Has anyone ever had the gall to say to you “relax, it’s all in your head” when your stress levels are reaching an all time high on the Richter scale? Yes. Me too.
“You just need to relax, get some sleep. It’ll look better tomorrow.” Another classic.
Not wanting to sound passive aggressive, but I don’t think this advice has ever helped me to feel better about or manage my stress levels.
The reality is, you can’t think your way out of a stress response. This is hard-wired into our evolution as a result of occasional life-threatening events like escaping a sabre-toothed tiger when out hunting and gathering. Only now, the benign everyday stressors of extreme exercise, an approaching deadline or being stuck in traffic elicit the same response.
Worse than that is that the experience of stress in the past magnifies your reactivity to stress in the future. Which would suggest that our ability to withstand stress has less to do with being strong willed and everything to do with how much and what kind of stress we encountered in the past.
Added to that, when stress becomes routine, the constant biochemical release takes its toll on the body, which starts to wear out at an accelerated rate. Many studies point to the wide-ranging effects that stress has on the body.
Examples are increased risk for heart attack or stroke due to high levels of epinephrine; impaired immune system due to cortisol activation; arthritis as a result of prolactin, a hormone released in response to stress; and bursts of violent behaviour due to an excess of serotonin.
Understanding the mechanics of what is going on inside the brain and the body during stress, can help us to develop ways to re-train the body and mind to process stress and avoid over-responding to minor provocations.
The point is to have a few stress-reduction tricks up your sleeve to deploy proactively. Remember that everyone responds to stress differently, therefore it is important to apply a flexible approach to the solution.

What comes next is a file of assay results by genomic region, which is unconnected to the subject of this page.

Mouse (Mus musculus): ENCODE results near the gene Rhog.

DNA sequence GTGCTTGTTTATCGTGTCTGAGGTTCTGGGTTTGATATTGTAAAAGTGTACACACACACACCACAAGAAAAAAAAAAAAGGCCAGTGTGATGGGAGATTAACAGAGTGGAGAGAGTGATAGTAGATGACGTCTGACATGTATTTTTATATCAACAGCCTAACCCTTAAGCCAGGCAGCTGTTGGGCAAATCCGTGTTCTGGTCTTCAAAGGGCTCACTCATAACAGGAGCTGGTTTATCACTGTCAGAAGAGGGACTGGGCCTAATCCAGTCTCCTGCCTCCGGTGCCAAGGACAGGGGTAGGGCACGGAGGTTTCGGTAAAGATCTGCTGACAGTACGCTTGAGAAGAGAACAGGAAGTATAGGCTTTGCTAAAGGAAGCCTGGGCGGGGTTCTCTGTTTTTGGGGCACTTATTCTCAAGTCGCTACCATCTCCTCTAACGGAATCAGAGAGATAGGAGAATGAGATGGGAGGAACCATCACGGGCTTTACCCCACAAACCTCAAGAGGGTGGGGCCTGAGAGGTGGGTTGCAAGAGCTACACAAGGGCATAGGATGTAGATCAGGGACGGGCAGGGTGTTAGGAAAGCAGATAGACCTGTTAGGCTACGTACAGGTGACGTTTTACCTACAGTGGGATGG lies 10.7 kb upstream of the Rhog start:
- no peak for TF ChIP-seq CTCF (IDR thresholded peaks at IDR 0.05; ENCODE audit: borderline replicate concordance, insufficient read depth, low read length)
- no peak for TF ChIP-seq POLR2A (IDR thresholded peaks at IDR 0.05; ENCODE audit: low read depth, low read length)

My tried and tested anti-stress techniques;
Remove foods that cause biochemical stress in the body – sugar, artificial sweeteners, processed carbs, alcohol and caffeine. These foods increase levels of cortisol in the body and cause spikes in your blood sugar, increasing stress levels. Add these instead.
Try mindfulness or meditation – regular practice can help to ease you out of a chronic fight-or-flight state. New to meditation? Try this to ease you in.
Moving meditation or yoga – researchers have found that regular practice has positive impacts on physiological and immunological markers of stress and inflammation.
Spending time in nature – despite the modern way we live, we continue to have a deep connection with nature and when we nourish that connection it provides many benefits; stress reduction, improved short term memory and calm nerves to name a few.
Connection with others – when we feel connected to another person, our bodies respond in ways that help us to become calmer. A 20-minute hug from a friend, family member or pet increases oxytocin, boost the immune system and lessen fatigue – beneficial for reducing stress levels, heart health and managing mood.
There are many different ways to reduce your stress levels. The point is to apply some of these methods daily to actively combat stress.
Want more? You can contact me for some 1-1 person-centred coaching. Book a free clarity call to see how best I can help ❤️